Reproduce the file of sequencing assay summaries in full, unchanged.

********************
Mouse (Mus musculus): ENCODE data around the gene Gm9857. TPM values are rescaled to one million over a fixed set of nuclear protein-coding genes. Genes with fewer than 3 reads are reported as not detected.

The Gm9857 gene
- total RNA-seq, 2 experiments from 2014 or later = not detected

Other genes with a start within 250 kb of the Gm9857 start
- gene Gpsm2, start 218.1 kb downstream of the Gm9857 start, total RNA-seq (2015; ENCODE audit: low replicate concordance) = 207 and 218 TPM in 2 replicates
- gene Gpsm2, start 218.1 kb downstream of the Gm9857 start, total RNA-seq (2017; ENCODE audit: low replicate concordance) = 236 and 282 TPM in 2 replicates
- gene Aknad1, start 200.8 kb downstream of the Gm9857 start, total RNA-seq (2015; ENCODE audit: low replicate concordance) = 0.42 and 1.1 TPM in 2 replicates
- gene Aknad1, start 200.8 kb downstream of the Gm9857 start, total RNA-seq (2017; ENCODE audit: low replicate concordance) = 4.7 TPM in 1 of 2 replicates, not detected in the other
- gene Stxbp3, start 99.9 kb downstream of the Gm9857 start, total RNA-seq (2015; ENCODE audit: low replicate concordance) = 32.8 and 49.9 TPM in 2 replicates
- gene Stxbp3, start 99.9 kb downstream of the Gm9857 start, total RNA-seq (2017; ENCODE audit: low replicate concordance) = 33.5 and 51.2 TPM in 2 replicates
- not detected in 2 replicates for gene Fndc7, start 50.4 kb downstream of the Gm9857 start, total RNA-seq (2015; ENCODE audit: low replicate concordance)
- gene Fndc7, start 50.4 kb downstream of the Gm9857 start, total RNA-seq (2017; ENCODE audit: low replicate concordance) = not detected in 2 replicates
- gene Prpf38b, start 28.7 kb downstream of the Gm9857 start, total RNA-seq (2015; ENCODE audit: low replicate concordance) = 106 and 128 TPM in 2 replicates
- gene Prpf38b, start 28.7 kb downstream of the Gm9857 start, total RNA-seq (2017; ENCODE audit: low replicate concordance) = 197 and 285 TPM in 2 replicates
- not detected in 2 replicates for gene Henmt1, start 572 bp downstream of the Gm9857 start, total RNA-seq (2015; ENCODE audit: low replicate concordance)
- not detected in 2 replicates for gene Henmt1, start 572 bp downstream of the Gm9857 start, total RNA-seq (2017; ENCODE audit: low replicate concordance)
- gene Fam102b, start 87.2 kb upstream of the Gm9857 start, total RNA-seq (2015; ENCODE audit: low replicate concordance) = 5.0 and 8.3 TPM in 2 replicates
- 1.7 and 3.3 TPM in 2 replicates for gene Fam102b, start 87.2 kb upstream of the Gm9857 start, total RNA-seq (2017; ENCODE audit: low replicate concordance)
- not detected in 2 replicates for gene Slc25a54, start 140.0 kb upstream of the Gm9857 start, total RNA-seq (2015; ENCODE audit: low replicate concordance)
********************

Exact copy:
Mouse (Mus musculus): ENCODE data around the gene Gm9857. TPM values are rescaled to one million over a fixed set of nuclear protein-coding genes. Genes with fewer than 3 reads are reported as not detected.

The Gm9857 gene
- total RNA-seq, 2 experiments from 2014 or later = not detected

Other genes with a start within 250 kb of the Gm9857 start
- gene Gpsm2, start 218.1 kb downstream of the Gm9857 start, total RNA-seq (2015; ENCODE audit: low replicate concordance) = 207 and 218 TPM in 2 replicates
- gene Gpsm2, start 218.1 kb downstream of the Gm9857 start, total RNA-seq (2017; ENCODE audit: low replicate concordance) = 236 and 282 TPM in 2 replicates
- gene Aknad1, start 200.8 kb downstream of the Gm9857 start, total RNA-seq (2015; ENCODE audit: low replicate concordance) = 0.42 and 1.1 TPM in 2 replicates
- gene Aknad1, start 200.8 kb downstream of the Gm9857 start, total RNA-seq (2017; ENCODE audit: low replicate concordance) = 4.7 TPM in 1 of 2 replicates, not detected in the other
- gene Stxbp3, start 99.9 kb downstream of the Gm9857 start, total RNA-seq (2015; ENCODE audit: low replicate concordance) = 32.8 and 49.9 TPM in 2 replicates
- gene Stxbp3, start 99.9 kb downstream of the Gm9857 start, total RNA-seq (2017; ENCODE audit: low replicate concordance) = 33.5 and 51.2 TPM in 2 replicates
- not detected in 2 replicates for gene Fndc7, start 50.4 kb downstream of the Gm9857 start, total RNA-seq (2015; ENCODE audit: low replicate concordance)
- gene Fndc7, start 50.4 kb downstream of the Gm9857 start, total RNA-seq (2017; ENCODE audit: low replicate concordance) = not detected in 2 replicates
- gene Prpf38b, start 28.7 kb downstream of the Gm9857 start, total RNA-seq (2015; ENCODE audit: low replicate concordance) = 106 and 128 TPM in 2 replicates
- gene Prpf38b, start 28.7 kb downstream of the Gm9857 start, total RNA-seq (2017; ENCODE audit: low replicate concordance) = 197 and 285 TPM in 2 replicates
- not detected in 2 replicates for gene Henmt1, start 572 bp downstream of the Gm9857 start, total RNA-seq (2015; ENCODE audit: low replicate concordance)
- not detected in 2 replicates for gene Henmt1, start 572 bp downstream of the Gm9857 start, total RNA-seq (2017; ENCODE audit: low replicate concordance)
- gene Fam102b, start 87.2 kb upstream of the Gm9857 start, total RNA-seq (2015; ENCODE audit: low replicate concordance) = 5.0 and 8.3 TPM in 2 replicates
- 1.7 and 3.3 TPM in 2 replicates for gene Fam102b, start 87.2 kb upstream of the Gm9857 start, total RNA-seq (2017; ENCODE audit: low replicate concordance)
- not detected in 2 replicates for gene Slc25a54, start 140.0 kb upstream of the Gm9857 start, total RNA-seq (2015; ENCODE audit: low replicate concordance)